Classical music

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On November 9, 1989, the Berlin Wall was opened, paving the way for the reunification of East and West Germany. The University of Wyoming continues its commemoration of the event with a faculty recital on Sunday, November 9, the 25th anniversary of the fall of the wall. Wyoming Public Radio’s Micah Schweizer spoke with violinist John Fadial.

stephensonmusic.com

In classical music, there’s a long list of composers who are also conductors. One of them is Chicagoan Jim Stephenson. What sets Stephenson apart is that the audience will help him compose the music the Wyoming Symphony Orchestra will play at its family concert on November 8th. Stephenson has performed the ‘Compose Yourself’ program hundreds of times since 2002, but this performance will only be the second time with a full symphony orchestra.

The University of Wyoming’s annual contemporary music festival begins Monday, Oct. 4. New Frontiers: The Laramie Contemporary Music Project is a week long celebration of modern classical music and living composers. Festival director Anne Guzzo says it’s about celebrating the integrity of classical music while introducing new sounds.

University of Wyoming

Every year, nearly half a million Chinese students travel abroad to attend college. The U.S. is the most popular destination for these students—whose parents spend around $165,000 for an American education. Many of these students come to study Western classical music. And for the last decade or so, Chinese musicians have taken center stage in the world of classical music.

The Wyoming Symphony Orchestra in Casper has teamed up with an illustrator for this weekend’s season finale concert. Igor Stravinsky’s 'Petrouchka' was originally written as a ballet about the story of a young puppet brought to life by a wizard. Wyoming Symphony music director and conductor Matthew Savery will tell the audience the story and have the orchestra demonstrate how the music replicates human movement.

A famous Chinese orchestral work and a famous Chinese violinist are the centerpieces of the University of Wyoming Symphony Orchestra’s season finale on Thursday, May 1.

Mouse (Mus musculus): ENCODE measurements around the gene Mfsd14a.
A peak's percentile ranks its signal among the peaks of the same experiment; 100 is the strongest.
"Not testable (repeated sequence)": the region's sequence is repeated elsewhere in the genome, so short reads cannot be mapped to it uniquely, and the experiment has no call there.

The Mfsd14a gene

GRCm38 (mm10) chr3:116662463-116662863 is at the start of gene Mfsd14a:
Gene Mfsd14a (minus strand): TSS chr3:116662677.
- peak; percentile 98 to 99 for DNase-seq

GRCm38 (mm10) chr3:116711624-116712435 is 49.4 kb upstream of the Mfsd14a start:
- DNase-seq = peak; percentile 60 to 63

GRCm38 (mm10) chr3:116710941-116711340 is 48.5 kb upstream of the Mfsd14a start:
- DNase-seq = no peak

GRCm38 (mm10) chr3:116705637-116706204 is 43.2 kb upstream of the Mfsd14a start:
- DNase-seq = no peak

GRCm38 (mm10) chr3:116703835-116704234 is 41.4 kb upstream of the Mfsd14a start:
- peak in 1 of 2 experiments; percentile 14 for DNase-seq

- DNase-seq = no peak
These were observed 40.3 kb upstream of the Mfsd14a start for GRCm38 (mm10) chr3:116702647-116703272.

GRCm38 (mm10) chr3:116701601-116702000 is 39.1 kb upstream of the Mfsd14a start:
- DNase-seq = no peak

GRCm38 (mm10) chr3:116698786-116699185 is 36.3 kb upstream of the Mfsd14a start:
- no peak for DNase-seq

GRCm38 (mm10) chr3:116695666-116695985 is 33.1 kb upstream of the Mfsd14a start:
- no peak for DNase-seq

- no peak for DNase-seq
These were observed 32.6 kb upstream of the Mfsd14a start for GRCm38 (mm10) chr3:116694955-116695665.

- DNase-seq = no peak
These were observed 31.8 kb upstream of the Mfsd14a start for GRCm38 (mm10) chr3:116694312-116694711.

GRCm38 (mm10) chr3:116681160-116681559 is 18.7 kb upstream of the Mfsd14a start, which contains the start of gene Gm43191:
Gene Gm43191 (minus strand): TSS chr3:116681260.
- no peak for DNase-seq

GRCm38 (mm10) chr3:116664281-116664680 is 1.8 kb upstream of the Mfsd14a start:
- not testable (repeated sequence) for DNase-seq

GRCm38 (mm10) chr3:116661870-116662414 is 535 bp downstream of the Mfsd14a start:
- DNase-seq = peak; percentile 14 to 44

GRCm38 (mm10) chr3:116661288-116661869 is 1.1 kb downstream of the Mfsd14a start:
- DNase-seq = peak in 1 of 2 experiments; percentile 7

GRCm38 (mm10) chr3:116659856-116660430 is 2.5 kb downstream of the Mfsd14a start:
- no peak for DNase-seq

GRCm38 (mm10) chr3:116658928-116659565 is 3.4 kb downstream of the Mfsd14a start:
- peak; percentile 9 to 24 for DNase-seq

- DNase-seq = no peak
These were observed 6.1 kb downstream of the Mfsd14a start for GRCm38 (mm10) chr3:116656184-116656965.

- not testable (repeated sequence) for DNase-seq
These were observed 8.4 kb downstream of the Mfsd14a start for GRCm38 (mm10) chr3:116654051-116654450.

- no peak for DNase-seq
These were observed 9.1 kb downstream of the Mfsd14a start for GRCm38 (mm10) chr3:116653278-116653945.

The Butterfly Lovers Concerto is one the most beloved classical works in China. It was written in 1956 and is now making inroads into the western repertoire.

carnegiehall.org

Grammy Award-winning soprano Dawn Upshaw will perform in Laramie Wednesday evening. The singer is a world-renowned opera star and the winner of a MacArthur Genius Grant. Her recital is part of the University of Wyoming’s Eminent Artist-in-Residence program, and Upshaw says she’s looking forward to performing at UW.

On Thursday, March 6, the University of Wyoming Symphony is collaborating with two guest artists: jazz harmonica virtuoso Gregoire Maret and visiting conductor Tonu Kalam. Kalam has directed professional orchestras around the world, and for more than two decades, he’s directed the University of North Carolina Symphony Orchestra. Wyoming Public Radio’s Micah Schweizer asked Kalam what he most enjoys about conducting student orchestras.

Tenors Un Limited

The trio Tenors Un Limited bills itself as ‘the Rat Pack of Opera.’ The group is starting the New Year with just four U.S. concerts before continuing the tour in the U.K., where they’re based. Two of those American engagements are in Wyoming, as Paul Martin explains to Wyoming Public Radio’s Micah Schweizer.

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The Gala Holiday Concert at the University of Wyoming on Saturday and Sunday feature performances by the Bel Canto Women’ Choir, Civic Chorus, Singing Statesmen, Symphony Orchestra and Wind Symphony. Orchestra director Michael Griffith previewed a portion of the concert with Wyoming Public Radio’s Micah Schweizer.

One of classical music’s most famous pieces is not normally performed the way the composer conceived it. But next week (Nov. 19-24), the University of Wyoming is staging Carmina Burana the way Carl Orff intended—with dancers and actors alongside the orchestra and chorale. That’s 150 performers onstage at once. Wyoming Public Radio’s Micah Schweizer spoke with UW dance professor and choreographer Lawrence Jackson.